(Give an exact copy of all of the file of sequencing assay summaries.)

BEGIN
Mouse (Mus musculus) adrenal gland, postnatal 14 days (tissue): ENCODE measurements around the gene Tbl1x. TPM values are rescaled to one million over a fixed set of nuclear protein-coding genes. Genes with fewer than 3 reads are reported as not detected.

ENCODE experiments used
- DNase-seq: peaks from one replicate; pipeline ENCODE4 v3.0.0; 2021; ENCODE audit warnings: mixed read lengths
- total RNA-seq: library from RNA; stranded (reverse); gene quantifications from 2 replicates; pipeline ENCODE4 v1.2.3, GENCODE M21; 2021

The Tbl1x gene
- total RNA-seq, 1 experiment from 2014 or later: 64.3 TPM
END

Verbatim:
Mouse (Mus musculus) adrenal gland, postnatal 14 days (tissue): ENCODE measurements around the gene Tbl1x. TPM values are rescaled to one million over a fixed set of nuclear protein-coding genes. Genes with fewer than 3 reads are reported as not detected.

ENCODE experiments used
- DNase-seq: peaks from one replicate; pipeline ENCODE4 v3.0.0; 2021; ENCODE audit warnings: mixed read lengths
- total RNA-seq: library from RNA; stranded (reverse); gene quantifications from 2 replicates; pipeline ENCODE4 v1.2.3, GENCODE M21; 2021

The Tbl1x gene
- total RNA-seq, 1 experiment from 2014 or later: 64.3 TPM